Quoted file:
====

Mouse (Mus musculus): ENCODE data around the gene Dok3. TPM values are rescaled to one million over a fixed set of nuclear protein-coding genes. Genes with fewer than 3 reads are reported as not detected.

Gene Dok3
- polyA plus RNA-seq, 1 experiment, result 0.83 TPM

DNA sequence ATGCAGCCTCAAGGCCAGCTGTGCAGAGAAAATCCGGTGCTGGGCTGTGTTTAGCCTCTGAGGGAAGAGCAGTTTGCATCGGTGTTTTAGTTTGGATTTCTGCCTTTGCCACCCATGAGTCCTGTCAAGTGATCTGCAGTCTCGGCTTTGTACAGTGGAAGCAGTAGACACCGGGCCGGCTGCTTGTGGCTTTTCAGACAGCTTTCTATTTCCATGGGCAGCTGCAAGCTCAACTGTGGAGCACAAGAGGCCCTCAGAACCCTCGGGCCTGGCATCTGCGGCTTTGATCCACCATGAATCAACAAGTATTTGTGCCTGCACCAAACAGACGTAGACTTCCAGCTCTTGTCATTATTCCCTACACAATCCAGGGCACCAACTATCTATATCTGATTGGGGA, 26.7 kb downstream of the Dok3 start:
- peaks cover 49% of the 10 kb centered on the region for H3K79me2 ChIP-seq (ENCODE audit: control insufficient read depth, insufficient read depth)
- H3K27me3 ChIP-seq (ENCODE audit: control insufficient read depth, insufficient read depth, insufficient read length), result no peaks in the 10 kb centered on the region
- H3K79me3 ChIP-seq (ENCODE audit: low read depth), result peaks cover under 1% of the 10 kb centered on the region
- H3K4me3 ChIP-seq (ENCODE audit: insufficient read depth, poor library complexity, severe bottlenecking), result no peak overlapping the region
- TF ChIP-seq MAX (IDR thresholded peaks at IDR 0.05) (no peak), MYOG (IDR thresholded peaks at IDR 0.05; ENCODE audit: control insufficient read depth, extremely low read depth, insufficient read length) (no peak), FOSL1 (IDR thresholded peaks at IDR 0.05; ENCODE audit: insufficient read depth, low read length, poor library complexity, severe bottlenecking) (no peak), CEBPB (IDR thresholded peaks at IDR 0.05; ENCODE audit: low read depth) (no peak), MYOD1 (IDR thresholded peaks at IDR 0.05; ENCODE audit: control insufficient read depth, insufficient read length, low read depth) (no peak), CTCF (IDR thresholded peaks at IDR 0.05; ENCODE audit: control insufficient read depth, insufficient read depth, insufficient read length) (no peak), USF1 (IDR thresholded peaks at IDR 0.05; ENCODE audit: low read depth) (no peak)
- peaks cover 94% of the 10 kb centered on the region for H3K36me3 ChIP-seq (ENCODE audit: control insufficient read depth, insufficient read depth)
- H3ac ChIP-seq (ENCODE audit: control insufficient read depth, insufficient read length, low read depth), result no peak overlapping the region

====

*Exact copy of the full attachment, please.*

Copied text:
Mouse (Mus musculus): ENCODE data around the gene Dok3. TPM values are rescaled to one million over a fixed set of nuclear protein-coding genes. Genes with fewer than 3 reads are reported as not detected.

Gene Dok3
- polyA plus RNA-seq, 1 experiment, result 0.83 TPM

DNA sequence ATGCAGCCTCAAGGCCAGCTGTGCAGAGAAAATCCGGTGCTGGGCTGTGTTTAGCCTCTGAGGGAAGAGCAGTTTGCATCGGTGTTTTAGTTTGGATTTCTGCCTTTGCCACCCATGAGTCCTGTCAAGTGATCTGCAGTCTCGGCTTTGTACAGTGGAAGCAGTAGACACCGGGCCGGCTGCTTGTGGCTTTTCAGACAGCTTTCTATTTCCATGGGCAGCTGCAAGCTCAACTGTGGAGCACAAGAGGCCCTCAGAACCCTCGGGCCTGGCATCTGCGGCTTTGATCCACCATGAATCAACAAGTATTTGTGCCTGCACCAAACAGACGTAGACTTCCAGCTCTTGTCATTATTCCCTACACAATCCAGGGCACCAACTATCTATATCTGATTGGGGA, 26.7 kb downstream of the Dok3 start:
- peaks cover 49% of the 10 kb centered on the region for H3K79me2 ChIP-seq (ENCODE audit: control insufficient read depth, insufficient read depth)
- H3K27me3 ChIP-seq (ENCODE audit: control insufficient read depth, insufficient read depth, insufficient read length), result no peaks in the 10 kb centered on the region
- H3K79me3 ChIP-seq (ENCODE audit: low read depth), result peaks cover under 1% of the 10 kb centered on the region
- H3K4me3 ChIP-seq (ENCODE audit: insufficient read depth, poor library complexity, severe bottlenecking), result no peak overlapping the region
- TF ChIP-seq MAX (IDR thresholded peaks at IDR 0.05) (no peak), MYOG (IDR thresholded peaks at IDR 0.05; ENCODE audit: control insufficient read depth, extremely low read depth, insufficient read length) (no peak), FOSL1 (IDR thresholded peaks at IDR 0.05; ENCODE audit: insufficient read depth, low read length, poor library complexity, severe bottlenecking) (no peak), CEBPB (IDR thresholded peaks at IDR 0.05; ENCODE audit: low read depth) (no peak), MYOD1 (IDR thresholded peaks at IDR 0.05; ENCODE audit: control insufficient read depth, insufficient read length, low read depth) (no peak), CTCF (IDR thresholded peaks at IDR 0.05; ENCODE audit: control insufficient read depth, insufficient read depth, insufficient read length) (no peak), USF1 (IDR thresholded peaks at IDR 0.05; ENCODE audit: low read depth) (no peak)
- peaks cover 94% of the 10 kb centered on the region for H3K36me3 ChIP-seq (ENCODE audit: control insufficient read depth, insufficient read depth)
- H3ac ChIP-seq (ENCODE audit: control insufficient read depth, insufficient read length, low read depth), result no peak overlapping the region